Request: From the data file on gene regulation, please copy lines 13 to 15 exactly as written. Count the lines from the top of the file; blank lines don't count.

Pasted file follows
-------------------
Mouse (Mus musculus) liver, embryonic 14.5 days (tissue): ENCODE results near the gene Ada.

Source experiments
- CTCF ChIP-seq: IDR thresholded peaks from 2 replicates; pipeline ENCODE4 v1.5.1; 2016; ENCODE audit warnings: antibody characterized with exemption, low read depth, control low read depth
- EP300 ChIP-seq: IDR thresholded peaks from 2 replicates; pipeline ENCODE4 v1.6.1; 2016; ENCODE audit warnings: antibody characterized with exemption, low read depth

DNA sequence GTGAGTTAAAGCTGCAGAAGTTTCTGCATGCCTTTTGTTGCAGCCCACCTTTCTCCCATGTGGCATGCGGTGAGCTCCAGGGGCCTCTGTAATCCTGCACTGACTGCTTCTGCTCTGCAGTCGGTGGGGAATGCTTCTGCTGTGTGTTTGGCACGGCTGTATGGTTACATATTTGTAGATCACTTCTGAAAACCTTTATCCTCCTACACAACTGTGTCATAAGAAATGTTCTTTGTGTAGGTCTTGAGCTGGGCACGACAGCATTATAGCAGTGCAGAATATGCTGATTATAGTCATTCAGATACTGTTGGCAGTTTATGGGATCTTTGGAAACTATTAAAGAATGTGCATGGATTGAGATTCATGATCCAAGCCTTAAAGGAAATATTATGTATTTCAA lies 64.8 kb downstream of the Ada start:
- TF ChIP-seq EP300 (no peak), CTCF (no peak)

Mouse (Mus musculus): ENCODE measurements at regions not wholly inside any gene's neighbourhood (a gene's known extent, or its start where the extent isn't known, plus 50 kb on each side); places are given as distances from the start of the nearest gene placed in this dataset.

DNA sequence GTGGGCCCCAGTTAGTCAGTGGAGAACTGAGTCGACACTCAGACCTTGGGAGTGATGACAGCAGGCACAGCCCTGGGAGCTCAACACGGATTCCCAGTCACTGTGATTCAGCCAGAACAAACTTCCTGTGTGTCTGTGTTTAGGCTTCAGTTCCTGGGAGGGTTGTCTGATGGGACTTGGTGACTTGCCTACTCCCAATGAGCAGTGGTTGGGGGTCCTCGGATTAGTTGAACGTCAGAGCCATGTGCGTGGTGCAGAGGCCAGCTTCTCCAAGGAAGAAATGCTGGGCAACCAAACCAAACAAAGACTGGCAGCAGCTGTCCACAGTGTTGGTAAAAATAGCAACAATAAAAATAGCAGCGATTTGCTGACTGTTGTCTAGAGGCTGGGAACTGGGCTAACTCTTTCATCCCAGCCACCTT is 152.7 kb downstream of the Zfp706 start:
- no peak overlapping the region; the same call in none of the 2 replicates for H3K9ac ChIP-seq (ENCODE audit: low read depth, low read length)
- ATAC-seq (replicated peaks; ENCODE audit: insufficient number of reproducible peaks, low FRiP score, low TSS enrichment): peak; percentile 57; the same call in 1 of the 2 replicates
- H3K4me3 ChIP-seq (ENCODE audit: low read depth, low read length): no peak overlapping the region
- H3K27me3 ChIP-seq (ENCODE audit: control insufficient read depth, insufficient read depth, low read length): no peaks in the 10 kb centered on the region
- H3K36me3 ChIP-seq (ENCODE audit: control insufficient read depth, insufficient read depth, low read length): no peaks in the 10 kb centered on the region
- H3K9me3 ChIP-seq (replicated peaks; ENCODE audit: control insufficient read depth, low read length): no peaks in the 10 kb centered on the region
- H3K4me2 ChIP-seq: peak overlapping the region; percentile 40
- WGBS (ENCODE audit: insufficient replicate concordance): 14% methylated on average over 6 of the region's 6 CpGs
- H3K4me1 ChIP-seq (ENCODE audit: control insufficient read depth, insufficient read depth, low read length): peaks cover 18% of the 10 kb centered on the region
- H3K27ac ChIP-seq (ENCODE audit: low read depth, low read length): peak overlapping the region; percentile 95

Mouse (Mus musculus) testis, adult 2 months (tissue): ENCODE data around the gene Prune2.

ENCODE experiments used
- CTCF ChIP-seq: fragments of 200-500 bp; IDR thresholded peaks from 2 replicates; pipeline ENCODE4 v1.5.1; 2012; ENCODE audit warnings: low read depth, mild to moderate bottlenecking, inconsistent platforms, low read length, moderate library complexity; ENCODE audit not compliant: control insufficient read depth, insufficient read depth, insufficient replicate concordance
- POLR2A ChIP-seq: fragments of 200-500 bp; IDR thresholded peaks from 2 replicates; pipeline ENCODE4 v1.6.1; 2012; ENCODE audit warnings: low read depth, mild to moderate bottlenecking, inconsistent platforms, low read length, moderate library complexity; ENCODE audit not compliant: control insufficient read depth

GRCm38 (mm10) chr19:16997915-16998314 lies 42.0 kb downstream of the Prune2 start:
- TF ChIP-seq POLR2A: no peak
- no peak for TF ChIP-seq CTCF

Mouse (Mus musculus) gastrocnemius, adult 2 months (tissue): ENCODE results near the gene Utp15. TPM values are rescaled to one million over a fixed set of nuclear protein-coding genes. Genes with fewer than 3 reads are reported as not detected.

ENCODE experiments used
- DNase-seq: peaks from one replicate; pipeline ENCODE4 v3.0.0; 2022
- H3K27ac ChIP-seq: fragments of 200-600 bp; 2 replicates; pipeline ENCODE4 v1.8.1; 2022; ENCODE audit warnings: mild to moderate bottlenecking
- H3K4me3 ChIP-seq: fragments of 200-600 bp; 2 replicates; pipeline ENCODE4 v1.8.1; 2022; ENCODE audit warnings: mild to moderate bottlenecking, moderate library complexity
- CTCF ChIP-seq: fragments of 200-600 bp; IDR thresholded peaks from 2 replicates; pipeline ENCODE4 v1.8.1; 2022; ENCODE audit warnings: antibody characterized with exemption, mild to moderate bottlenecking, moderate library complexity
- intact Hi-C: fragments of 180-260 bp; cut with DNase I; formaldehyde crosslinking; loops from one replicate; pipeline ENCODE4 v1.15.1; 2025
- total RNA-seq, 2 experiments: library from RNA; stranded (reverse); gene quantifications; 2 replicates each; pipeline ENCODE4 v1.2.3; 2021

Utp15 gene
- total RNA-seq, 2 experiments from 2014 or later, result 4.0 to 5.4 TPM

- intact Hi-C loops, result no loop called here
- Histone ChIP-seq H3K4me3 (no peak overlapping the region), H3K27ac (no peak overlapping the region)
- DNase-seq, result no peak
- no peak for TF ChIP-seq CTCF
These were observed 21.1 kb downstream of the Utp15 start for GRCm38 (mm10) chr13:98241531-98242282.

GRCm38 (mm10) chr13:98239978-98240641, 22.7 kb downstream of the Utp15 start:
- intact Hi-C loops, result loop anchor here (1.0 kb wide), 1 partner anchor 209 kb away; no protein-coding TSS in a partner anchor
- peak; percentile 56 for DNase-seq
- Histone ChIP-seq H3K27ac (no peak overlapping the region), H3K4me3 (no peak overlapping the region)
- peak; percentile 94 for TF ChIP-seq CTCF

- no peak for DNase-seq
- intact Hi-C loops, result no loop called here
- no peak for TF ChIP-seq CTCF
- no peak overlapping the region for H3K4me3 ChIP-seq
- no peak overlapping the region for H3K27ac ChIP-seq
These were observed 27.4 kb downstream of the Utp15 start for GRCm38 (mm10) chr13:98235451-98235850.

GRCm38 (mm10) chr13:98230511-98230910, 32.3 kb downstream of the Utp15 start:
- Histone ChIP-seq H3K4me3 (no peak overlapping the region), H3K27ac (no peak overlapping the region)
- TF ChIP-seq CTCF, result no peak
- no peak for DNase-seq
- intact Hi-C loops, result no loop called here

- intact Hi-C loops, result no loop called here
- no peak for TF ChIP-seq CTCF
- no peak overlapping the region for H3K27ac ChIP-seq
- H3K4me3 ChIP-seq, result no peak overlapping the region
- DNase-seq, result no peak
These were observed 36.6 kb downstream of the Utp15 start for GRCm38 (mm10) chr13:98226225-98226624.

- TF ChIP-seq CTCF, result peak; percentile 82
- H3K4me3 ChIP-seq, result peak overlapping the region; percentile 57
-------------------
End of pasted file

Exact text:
- H3K36me3 ChIP-seq (ENCODE audit: control insufficient read depth, insufficient read depth, low read length): no peaks in the 10 kb centered on the region
- H3K9me3 ChIP-seq (replicated peaks; ENCODE audit: control insufficient read depth, low read length): no peaks in the 10 kb centered on the region
- H3K4me2 ChIP-seq: peak overlapping the region; percentile 40